TEACHING KIDS ABOUT MONEY
Ask a small child where orange juice comes from and there is a strong
possibility they will answer 'the supermarket'. It is easy for an adult to laugh
at this response and should serve as a reminder that kids just don't know the
answers to some of the seemingly simplest of questions.
And if you think the above response is funny, ask a youngster where one get's
money. That answer may tickle you even more. Kid's have no clue and will likely
tell you 'from trees' or something equally bizarre.
As parents, it is very important that we teach our kids all we can about money
and how to manage our money. This will not be a easy task. However, properly
educating them early about
budgeting and needs vs. wants will lay the foundation
for strong financial understanding and money management as adults. However, in
the event that you don't teach them or misinform them, then there is a strong
probability that they will succumb to credit card debt once they reach
You'll also want to show your kids, if possible, that you contribute regularly
to a savings account for your retirement.
Teach by example
Children look up to their parents. They will do what you do. So, the easiest way
to get your message across to the kids is to be smart with your money. Some of
the easiest things you can do that will go a long way is to explain how you
budget. A very important angle of budgeting you'll want to exhibit is that one
must always have limits to the amount of money that they spend when making all
types of purchases. Also, break down the difference between purchases that can
be considered essential (needs) and those that are not (wants) as well as fixed
and discretionary expenses. It's important that after you expose your child to
these simple tactics that you follow through and continue to practice them
yourself. You may even want to submerge yourself in a scenario that shows your
spending restraint. For example, establish that you are taking the family out to
the amusement park and that you have allocated $50 for spending while there. If
by mid-day that $50 has already been spent, make it clear that no more money will
be spent for the remainder of the day on non-essential things during this outing.
Give your child an allowance
Granting an allowance is the best thing you can do to help educate your child
about the value of money and how to manage money. When to start giving an
allowance is going to be up to your judgment and personal situation. The earlier
the better but you do want to wait until your child has reached a mind capacity
to comprehend that stuff being purchased costs money.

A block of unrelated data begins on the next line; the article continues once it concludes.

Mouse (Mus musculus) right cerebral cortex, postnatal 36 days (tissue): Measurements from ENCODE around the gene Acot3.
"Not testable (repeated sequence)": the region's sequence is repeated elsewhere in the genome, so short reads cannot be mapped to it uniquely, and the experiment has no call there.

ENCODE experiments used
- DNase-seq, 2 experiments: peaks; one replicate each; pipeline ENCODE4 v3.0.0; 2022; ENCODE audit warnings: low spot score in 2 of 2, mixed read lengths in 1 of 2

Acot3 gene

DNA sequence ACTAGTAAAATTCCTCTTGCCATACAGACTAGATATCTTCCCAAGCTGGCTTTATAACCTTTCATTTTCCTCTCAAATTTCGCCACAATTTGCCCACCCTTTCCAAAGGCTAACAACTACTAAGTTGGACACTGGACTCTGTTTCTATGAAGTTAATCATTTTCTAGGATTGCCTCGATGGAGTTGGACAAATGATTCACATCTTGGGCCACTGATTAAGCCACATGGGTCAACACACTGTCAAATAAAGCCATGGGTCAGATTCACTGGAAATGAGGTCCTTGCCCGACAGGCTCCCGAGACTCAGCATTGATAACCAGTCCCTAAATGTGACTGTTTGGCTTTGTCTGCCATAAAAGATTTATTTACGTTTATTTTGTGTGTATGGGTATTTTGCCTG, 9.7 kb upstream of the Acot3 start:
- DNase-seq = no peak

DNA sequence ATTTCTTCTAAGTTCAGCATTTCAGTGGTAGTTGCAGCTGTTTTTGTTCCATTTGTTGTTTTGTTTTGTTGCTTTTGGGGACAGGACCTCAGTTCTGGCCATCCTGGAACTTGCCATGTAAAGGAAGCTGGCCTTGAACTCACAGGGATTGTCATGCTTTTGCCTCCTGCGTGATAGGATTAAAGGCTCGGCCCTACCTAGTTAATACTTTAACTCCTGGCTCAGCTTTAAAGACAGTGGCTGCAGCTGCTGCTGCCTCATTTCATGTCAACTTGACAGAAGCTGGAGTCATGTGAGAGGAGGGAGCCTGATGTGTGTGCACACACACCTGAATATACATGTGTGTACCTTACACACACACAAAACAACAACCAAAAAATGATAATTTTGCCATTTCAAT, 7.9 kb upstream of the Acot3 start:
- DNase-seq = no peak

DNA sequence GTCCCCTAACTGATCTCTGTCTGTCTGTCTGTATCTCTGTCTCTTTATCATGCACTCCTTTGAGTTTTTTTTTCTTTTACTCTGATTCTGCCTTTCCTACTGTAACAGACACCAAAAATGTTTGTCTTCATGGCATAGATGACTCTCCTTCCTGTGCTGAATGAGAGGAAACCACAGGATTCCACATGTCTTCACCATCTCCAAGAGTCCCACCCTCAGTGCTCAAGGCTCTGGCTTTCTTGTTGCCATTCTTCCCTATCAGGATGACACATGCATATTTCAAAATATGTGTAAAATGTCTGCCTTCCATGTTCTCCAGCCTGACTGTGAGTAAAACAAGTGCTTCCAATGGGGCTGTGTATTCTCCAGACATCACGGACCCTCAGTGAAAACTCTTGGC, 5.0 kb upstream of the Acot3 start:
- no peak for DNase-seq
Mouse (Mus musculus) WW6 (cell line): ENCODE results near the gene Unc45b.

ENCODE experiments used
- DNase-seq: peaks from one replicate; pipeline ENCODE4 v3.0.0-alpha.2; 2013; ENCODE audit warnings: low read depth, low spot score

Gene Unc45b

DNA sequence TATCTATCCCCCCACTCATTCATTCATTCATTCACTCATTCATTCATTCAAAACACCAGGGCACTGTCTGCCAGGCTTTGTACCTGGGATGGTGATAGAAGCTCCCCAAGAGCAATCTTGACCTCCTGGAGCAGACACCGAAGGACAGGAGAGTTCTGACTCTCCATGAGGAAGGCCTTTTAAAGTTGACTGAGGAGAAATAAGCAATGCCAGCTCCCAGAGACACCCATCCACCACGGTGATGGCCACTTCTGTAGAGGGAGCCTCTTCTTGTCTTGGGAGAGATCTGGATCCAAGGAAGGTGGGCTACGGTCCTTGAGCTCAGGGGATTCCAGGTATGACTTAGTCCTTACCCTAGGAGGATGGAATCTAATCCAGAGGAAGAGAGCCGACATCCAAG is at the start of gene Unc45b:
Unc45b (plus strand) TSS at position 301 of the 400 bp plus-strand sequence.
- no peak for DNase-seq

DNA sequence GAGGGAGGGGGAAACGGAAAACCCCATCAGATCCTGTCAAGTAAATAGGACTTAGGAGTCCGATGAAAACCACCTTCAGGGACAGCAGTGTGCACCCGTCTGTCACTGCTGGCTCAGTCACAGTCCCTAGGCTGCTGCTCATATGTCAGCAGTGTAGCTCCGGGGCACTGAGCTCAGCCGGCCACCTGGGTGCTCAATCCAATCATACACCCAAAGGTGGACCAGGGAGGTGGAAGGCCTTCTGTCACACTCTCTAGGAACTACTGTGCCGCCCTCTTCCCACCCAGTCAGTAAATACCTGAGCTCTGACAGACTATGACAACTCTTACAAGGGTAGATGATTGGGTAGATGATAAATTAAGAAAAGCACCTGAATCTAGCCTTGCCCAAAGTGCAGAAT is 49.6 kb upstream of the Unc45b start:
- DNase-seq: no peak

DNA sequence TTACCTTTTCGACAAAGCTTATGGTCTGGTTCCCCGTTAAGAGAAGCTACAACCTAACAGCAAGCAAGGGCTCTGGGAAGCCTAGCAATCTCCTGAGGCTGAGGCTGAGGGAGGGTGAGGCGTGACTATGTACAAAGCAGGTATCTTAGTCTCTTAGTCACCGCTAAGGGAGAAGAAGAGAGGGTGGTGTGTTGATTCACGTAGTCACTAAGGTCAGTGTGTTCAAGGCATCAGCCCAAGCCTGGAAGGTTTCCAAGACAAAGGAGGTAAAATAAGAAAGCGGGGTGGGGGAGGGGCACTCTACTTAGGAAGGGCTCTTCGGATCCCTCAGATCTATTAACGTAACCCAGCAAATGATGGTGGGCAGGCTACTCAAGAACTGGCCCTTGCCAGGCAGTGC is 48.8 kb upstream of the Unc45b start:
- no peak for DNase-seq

A good idea would be to give the allowance in two parts; one for them to save
long-term and one that will allow them to use for immediate purchases. For
example, if you are giving $2/week as their first allowance, give them a one
dollar bill and then four quarters. Encourage them to put $1.50 into their
long-term savings (open a bank account for them) and use the $.50 how they want.
Explain to them that they can put the full $2 into savings every week if there
is nothing that they want to buy and/or that if they find themselves with any
amount of the 'spend how they want' money just sitting around that they can
transfer that money over at any time to savings. Show your child their monthly
bank statements and explain how their money is growing via interest.
Have your child keep a money diary
Don't expect anything too detailed or fancy initially, especially if your child
is under the age of 13. But, the earlier you can get them to regularly
contribute to their money diary the better. You'll need to help them set this
up. Have them divide the page in three; inputting their allowance in one
section, the amount being contributed to saving in the other and how much they
will have to spend on whatever they want in the last column. As the child gets
older, they can include sections for 'financial goals'. Financial goals can be
an amount they are looking to have in savings within a certain time frame.
Another goal can be a target amount to save for buying a 'want' like a new phone
Older kids should be encouraged to work
Some parents may make working a requirement. At the very least, kids in high
school should be employed part-time. A job has many learning tools. Most
importantly it will reiterate the importance of being on time (like they have to
be for school) as well as respecting authority, managing their time (balancing work, school and fun) and developing good work ethic (completing a
task timely, accurately and in its entirety). A paycheck has an amazing sense of achievement tied
to it, likely more so than an allowance.
In addition to utilizing the above info for teaching your kids how to become
savvy with their money, there are tons of websites, like
Family Education and
Money Instructor, that will help educate your child about managing finances.
Money Topics Not To Discuss With Kids - There are aspects of the family
finances that should be kept for the adults.
Prioritizing Spending - Even adults have a hard time determining what their
priorities should be.
for Those Under 21 - Individuals under the age of 21 may have a
hard time establishing their credit.
Teens About Debt - Equally important to managing money, teens need to be
familiarized with how debt works.
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